Judith Butler, the Iconoclast: Elisabeth Roudinesco on Judith Butler
Philosopher and professor in rhetoric at the University of California (Berkeley), Judith Butler, born in 1956, made her name in the English-speaking academic world a quarter of a century ago with the publication of her Gender Trouble. Feminism and the Subversion of Identity. This complex work, which has now become a classic, has nothing in common with the ‘gender theory’ recently invented by the opponents of gay marriage.
Far from having invented gender studies, which have been taught in American universities since the early 1960s and which sought to distinguish anatomical sex from socially or psychically constructed gender identities, Judith Butler was rather more of an iconoclastic heir to them. Basing herself on the French thought of the 1970s – from Simone de Beauvoir to Jacques Lacan – in her 1990 work she gave due focus to life on the ‘border lines’, arguing that sexual difference is always fluid and that transsexuality (the conviction that one belongs to another sex), for example, could be a way of subverting the established order and refusing the biological norm. Butler had herself very early in life found herself in a situation outside the norm, lacking in borders, on account of her identity as a Jewish woman raised as a Jew but critical of the policies of the State of Israel.
In order to think through this question she developed what would become called ‘queer theory’. This had some success and helped address marginal and ‘troubled’ sexual behaviours such as transgender, transvestism and transsexuality. This position earned her the hatred of a good number of French feminists, who treated her as a ‘differentialist’ (that is, venerating difference) and reproached her for her critical attitude toward republican secularism [laïcité] and the ban on religious symbols in schools. In reality, she was defending a universality of differences, far more than she was upholding an anti-universalist cult of difference.
It was in this perspective of studying radical differences that she became interested in the question of the ‘precarious’ or ‘unliveable’ life, the ‘survival’ of minorities of all kinds: Palestinians, the stateless, immigrants, the exploited, and deviants. Hence the title of this talk: ‘What is a good life?’ given in Frankfurt on 11 September 2012 upon her being awarded the prestigious Adorno Prize, in the wake of the likes of Pierre Boulez, Jürgen Habermas and Jean-Luc Godard.
In this brief text, of striking clarity, she commented on Theodor Adorno’s famous proposition according to which it is not possible to ‘lead a good life in a bad one’. Examining the manner in which this question had been addressed by both ancient and modern thinkers – the former speaking of the harmony between the good life and the world’s cosmic order, and the latter of a subjective wisdom – she concluded that to lead a ‘good life’ within an inegalitarian world (‘bad life’) meant an attitude of ethical resistance situated between acceptance and refusal, between the maintenance of the self and opening out to others: If I am to lead a good life, it will be a life lived with others, a life that is no life without those others’.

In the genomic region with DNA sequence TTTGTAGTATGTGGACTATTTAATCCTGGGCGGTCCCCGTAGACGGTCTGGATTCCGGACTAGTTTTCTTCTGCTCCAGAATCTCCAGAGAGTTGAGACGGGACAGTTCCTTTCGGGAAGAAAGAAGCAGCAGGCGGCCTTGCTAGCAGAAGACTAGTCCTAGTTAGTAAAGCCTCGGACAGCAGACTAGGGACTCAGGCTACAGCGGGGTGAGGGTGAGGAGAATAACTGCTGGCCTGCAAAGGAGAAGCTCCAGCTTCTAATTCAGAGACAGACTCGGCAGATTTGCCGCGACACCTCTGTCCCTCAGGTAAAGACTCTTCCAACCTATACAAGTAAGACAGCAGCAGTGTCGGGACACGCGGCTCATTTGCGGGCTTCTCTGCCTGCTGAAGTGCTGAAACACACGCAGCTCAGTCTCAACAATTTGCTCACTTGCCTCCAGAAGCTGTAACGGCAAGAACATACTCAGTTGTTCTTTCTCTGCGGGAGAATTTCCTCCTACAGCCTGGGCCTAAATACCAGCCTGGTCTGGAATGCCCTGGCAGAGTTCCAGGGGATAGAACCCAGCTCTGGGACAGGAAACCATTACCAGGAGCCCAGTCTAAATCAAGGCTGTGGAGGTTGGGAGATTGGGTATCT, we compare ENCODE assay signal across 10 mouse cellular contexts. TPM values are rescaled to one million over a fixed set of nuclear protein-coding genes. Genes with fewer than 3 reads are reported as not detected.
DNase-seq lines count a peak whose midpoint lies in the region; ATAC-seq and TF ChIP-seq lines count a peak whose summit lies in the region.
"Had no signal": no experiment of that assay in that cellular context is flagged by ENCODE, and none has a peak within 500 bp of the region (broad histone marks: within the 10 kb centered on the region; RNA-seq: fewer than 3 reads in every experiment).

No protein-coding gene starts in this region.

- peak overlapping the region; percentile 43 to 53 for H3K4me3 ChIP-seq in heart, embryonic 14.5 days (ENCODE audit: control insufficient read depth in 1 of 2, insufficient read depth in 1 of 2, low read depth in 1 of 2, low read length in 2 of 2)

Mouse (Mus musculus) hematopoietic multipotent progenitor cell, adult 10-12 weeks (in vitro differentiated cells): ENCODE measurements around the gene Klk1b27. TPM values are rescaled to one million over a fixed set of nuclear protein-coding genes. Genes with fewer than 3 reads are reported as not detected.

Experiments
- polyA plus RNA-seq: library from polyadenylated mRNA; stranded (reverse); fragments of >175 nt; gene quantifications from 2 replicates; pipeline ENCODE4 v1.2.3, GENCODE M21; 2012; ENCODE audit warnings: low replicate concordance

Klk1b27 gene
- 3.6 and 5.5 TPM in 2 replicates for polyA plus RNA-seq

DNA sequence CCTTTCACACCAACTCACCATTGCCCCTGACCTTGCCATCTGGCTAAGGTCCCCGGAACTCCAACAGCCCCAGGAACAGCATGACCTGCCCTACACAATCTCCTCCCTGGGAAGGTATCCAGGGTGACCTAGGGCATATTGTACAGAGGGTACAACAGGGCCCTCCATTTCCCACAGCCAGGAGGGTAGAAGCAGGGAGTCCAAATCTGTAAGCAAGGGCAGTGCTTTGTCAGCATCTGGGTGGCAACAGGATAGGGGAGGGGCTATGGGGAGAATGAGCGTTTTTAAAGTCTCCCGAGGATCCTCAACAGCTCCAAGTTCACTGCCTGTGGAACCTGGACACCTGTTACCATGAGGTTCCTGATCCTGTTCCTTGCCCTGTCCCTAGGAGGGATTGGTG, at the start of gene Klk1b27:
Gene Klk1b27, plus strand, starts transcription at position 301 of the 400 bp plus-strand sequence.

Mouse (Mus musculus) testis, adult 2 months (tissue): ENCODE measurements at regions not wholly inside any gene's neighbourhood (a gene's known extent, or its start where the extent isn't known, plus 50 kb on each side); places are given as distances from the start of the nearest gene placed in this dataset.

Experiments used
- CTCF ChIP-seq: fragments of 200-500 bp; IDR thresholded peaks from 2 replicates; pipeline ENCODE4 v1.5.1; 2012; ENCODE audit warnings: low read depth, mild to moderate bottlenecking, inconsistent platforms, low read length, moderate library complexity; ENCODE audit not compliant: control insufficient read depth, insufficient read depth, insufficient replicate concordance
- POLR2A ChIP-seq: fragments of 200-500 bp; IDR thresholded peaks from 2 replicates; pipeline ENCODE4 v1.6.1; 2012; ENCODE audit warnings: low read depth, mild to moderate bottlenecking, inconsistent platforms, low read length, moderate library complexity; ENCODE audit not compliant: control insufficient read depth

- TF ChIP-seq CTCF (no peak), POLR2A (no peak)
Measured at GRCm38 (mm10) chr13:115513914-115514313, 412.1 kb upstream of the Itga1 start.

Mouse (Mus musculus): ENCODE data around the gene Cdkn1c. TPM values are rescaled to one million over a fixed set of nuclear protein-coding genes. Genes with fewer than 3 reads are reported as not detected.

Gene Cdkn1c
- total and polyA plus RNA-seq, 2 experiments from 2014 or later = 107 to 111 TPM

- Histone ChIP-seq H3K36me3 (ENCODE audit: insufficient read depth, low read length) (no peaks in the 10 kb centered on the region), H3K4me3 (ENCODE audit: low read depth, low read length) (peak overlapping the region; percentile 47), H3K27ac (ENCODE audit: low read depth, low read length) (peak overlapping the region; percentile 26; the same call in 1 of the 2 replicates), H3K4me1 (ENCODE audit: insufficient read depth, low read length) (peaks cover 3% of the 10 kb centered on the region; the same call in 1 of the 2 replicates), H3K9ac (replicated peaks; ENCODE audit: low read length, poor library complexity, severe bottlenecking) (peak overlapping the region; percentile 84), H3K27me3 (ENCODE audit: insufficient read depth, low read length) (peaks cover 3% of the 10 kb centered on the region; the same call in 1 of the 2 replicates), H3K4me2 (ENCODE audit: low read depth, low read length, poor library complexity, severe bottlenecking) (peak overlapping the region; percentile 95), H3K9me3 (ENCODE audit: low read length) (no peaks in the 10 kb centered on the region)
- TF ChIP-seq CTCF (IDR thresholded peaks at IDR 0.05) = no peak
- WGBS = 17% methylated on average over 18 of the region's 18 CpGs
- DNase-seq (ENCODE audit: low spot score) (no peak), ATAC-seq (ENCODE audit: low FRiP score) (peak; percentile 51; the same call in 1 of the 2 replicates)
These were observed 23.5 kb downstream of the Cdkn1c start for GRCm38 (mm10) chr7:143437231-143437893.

From the moment that her visit to Frankfurt had been announced, Judith Butler was the target of a cabal on the part of the Berlin Jewish community and Israeli ambassador. Treated as being ‘depraved’ on account of her ‘queer theory’, and as an ‘anti-Semitic enemy of Israel’ on account of her defence of the Palestinian people, she was moreover accused of having claimed that Hamas and Hezbollah belonged to the ‘international Left’ and having participated in BDS (Boycott, Divestment, Sanctions) actions targeting Israeli institutions (Frankfurter Allgemeine Zeitung, 28 August 2012). In reality, her detractors were using a quotation taken out of context, in which she was responding to an interviewer who quizzed her on the anti-imperialist character of these two organisations. As for BDS, she had never advocated this except in regard to actions targeting the settler colonisation of the Occupied Territories. She was then pulled into the mire on account of her excellent work Parting Ways: Jewishness and the Critique of Zionism, in which she discussed at length a pronouncement by the philosopher Emmanuel Levinas.
Rather than insulting the brilliant philosopher Judith Butler, whose innovative theses describe the new poverty of the contemporary world and intend to repair it rather than wage a perpetual war against other people, it is better to read what she has written. In this regard, this conference on the ‘good life’ will allow the reader to understand what Judith Butler really is: a ‘fierce and calm Antigone’, according to her translator Martin Rueff.
Translated by David Broder. Original French version can be read here.